Smart packaging and printed electronics aren’t strangers to the flexible packaging industry, but to say that they’ve become widely adopted technologies in the field is quite the overstatement. However, a recent study from Canadean states that the future of packaging won’t necessarily be driven by new packaging formats, but by the ability to create new experiences with consumers. That’s where smart packaging can help drive growth.

“Once you get to the shelf, you can talk directly to the consumer,” Peter Kallai, president and CEO of the Canadian Printed Electronics Industry Association (CPEIA), says of smart packaging. “(You can) influence product at the point of decision. (Communication) can also happen in the home of the consumer.

“Can you do something special? The interaction between the company and the consumer could create a great amount of insight.”

Noting the potential of smart packaging, the CPEIA and Packaging Consortium (PAC) recently launched intelliPACK, an initiative with a simple goal: Act as a smart packaging accelerator. Specifically, intelliPACK was developed by 16 industry organizations, originally beginning as an idea and transitioning into a vision to grow smart packaging throughout North America.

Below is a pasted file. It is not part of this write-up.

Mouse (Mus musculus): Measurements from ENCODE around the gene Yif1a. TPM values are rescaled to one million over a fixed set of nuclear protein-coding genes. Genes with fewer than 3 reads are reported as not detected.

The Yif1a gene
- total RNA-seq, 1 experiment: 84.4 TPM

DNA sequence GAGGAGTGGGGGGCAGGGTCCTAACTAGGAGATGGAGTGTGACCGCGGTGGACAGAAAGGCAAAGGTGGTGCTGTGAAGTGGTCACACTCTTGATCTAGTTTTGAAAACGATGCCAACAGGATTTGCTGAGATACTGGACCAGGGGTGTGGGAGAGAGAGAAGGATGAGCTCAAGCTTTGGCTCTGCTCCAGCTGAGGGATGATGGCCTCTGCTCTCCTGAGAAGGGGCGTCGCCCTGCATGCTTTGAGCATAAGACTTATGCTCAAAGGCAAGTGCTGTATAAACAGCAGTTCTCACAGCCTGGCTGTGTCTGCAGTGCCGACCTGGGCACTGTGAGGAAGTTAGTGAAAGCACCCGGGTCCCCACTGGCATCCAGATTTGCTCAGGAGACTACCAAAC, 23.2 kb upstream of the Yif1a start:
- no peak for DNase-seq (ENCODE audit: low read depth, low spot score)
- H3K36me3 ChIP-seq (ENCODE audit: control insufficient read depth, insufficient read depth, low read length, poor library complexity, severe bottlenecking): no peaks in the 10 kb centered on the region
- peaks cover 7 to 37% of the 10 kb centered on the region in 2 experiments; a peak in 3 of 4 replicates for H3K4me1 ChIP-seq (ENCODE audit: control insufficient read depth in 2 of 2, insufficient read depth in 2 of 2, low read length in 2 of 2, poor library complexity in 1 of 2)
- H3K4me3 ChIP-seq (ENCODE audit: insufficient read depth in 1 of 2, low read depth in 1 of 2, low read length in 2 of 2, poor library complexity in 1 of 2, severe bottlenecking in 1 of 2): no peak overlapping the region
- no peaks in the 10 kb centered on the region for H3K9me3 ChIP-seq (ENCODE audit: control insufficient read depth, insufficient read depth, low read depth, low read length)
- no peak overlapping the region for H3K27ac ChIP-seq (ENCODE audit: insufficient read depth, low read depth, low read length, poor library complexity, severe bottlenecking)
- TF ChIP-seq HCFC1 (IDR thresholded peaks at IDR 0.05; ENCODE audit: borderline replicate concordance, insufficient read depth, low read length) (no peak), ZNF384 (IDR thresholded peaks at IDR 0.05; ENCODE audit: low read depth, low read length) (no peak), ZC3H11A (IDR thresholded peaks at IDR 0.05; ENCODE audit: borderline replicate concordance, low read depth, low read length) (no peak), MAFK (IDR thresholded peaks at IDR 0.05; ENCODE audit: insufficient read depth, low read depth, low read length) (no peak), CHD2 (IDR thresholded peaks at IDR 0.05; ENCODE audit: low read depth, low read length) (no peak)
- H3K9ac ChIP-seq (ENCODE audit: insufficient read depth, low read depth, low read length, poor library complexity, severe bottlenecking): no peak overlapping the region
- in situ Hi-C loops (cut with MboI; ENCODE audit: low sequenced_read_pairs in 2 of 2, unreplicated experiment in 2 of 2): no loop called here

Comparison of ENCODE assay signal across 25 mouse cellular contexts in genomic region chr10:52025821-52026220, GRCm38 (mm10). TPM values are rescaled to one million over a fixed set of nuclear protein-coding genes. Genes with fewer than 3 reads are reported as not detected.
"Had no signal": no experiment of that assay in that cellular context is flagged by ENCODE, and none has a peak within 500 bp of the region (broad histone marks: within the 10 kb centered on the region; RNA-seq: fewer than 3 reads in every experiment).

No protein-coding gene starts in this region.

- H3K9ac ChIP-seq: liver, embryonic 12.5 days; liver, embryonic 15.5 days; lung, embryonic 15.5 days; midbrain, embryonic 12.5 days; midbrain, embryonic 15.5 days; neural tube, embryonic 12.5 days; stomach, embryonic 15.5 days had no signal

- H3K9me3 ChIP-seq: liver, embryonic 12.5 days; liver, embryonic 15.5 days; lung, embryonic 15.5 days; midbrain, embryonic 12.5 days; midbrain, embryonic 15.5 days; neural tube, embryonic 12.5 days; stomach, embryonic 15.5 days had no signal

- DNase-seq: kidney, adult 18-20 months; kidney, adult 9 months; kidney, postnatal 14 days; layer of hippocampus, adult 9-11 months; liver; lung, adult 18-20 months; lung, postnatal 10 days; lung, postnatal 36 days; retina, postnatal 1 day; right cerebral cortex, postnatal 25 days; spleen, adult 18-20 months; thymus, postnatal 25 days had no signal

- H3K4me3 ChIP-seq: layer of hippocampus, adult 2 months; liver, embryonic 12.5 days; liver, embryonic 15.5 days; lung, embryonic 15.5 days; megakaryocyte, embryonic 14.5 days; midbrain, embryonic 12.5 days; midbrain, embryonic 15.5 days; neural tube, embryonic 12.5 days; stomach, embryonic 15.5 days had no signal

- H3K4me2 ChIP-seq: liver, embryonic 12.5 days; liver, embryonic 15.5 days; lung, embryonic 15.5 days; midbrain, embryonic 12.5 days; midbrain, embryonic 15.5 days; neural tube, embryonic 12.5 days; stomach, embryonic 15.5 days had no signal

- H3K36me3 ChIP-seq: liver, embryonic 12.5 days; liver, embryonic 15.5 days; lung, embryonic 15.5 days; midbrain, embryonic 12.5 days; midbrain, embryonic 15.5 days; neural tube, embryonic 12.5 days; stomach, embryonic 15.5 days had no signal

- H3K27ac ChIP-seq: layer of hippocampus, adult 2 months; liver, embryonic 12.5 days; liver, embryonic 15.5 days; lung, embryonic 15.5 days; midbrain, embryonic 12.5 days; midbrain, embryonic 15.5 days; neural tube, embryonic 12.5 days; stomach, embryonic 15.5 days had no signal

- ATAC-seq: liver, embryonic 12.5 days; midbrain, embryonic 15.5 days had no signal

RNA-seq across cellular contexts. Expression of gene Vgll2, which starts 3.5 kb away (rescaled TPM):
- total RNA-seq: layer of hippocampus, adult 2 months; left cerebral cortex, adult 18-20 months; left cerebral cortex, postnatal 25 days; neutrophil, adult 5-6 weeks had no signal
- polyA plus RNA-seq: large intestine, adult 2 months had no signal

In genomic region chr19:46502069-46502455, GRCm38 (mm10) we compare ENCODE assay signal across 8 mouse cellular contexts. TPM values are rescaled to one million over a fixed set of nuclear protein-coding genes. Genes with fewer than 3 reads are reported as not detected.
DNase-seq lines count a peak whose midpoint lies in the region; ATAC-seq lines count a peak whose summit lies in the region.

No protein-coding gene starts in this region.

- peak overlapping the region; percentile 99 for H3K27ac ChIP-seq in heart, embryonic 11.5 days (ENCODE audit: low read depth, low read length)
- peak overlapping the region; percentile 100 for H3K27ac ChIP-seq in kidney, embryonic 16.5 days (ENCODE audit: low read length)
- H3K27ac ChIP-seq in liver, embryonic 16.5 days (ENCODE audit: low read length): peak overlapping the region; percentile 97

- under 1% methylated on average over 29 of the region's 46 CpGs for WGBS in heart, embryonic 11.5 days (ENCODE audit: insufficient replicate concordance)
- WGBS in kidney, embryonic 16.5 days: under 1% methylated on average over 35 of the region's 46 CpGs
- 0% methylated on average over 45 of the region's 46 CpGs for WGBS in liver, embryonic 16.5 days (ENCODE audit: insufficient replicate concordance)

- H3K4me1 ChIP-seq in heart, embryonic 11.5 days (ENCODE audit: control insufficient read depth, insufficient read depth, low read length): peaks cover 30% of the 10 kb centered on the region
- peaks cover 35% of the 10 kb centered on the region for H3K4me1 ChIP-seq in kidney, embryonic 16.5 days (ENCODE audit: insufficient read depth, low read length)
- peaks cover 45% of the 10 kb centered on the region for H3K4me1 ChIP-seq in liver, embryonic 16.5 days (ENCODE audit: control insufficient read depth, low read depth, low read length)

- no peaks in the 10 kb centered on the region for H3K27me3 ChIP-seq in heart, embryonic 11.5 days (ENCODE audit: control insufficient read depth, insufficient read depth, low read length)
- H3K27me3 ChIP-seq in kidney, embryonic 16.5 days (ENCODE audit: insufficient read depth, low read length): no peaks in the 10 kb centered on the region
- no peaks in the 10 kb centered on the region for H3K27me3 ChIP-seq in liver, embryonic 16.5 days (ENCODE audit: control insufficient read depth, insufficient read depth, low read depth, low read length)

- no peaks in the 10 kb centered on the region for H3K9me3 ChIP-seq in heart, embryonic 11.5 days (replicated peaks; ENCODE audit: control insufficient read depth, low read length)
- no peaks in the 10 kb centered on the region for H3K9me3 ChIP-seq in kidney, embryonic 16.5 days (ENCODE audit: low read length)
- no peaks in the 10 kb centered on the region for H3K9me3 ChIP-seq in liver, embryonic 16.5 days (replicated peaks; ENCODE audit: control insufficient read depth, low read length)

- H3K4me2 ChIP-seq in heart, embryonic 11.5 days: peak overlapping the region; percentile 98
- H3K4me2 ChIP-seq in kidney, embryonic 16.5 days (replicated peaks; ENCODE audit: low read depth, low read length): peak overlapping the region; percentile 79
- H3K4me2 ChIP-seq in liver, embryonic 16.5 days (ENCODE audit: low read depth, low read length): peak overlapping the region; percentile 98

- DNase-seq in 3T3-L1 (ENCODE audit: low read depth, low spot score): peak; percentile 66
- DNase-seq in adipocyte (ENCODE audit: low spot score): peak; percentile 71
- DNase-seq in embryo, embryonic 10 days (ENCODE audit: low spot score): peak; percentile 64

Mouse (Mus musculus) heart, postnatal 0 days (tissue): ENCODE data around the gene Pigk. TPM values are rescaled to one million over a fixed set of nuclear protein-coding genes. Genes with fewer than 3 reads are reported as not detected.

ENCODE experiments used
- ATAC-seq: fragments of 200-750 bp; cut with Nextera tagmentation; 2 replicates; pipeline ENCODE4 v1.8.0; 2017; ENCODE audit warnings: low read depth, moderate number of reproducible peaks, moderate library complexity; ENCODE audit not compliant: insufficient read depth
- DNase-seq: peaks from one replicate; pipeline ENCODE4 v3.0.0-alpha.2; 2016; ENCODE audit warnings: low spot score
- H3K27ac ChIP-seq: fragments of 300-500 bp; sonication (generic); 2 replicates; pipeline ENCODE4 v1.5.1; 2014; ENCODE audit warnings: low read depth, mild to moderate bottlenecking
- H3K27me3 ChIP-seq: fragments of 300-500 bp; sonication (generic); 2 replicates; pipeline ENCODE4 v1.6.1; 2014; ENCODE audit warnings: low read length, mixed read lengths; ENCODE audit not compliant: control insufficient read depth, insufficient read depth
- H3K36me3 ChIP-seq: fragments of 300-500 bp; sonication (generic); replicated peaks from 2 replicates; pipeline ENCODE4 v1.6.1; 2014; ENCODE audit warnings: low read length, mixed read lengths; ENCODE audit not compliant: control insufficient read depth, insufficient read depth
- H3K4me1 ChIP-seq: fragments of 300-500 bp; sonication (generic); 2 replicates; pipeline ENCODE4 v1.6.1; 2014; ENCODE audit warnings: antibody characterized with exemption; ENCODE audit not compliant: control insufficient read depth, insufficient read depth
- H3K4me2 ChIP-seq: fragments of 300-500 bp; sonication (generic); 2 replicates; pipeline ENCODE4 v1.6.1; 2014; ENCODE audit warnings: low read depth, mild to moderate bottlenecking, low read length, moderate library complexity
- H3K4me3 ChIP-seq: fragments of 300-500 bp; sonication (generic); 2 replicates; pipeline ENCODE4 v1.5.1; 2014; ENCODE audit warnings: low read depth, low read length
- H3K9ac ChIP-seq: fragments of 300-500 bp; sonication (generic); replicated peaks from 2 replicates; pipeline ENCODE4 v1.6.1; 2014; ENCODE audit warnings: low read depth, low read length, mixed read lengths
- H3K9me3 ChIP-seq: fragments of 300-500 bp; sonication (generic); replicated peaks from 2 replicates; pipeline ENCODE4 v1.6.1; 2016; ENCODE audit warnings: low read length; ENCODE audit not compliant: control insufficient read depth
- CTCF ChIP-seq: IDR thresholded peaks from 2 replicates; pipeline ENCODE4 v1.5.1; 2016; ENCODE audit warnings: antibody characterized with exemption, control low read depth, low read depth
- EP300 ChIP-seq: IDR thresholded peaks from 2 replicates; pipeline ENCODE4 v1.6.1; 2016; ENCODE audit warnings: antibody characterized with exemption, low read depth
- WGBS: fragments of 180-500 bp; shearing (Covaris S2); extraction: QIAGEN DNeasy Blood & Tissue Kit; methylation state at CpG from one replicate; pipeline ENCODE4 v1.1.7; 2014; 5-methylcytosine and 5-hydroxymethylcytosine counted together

Both the PAC and CPEIA are inviting other organizations to participate in this initiative.

“The program will build the market and expand the technical capability of our firm at the same time,” Kallai says. “You can’t just build a technology and not build a market. The challenges of an individual firm is it can’t build the market. We together, as a group of organizations, we can build the market. That brings together the end users, the retailers, the packaging companies, the technology application developers. We have two very complementary ecosystems that we are joining together.”

While the added value of smart packaging and incorporation of printed electronics is beneficial for improving the consumer’s experience, Kallai notes several benefits to packaging companies and the partners involved in the packaging supply chain. For instance, smart packaging can help with tracking and tracing, can help prevent counterfeiting and can assist brands with inventory management.

Kallai says smart packaging also has end of lifecycle benefits.

“By adding an intelligent component in the packaging, it can be easily identified at the recycling facility for proper recycling,” he says. “It’s an area that we’re really looking at because it might help in future recycling initiatives.”

As Kallai notes, it’s not enough to just introduce a new, innovative technology to the market – there has to be the widespread adoption of it. That’s the goal of the intelliPACK initiative.

The Canadian Printable Electronics Industry Assoc.

(613) 795-8181;

Packaging Consortium

(416) 490-7860;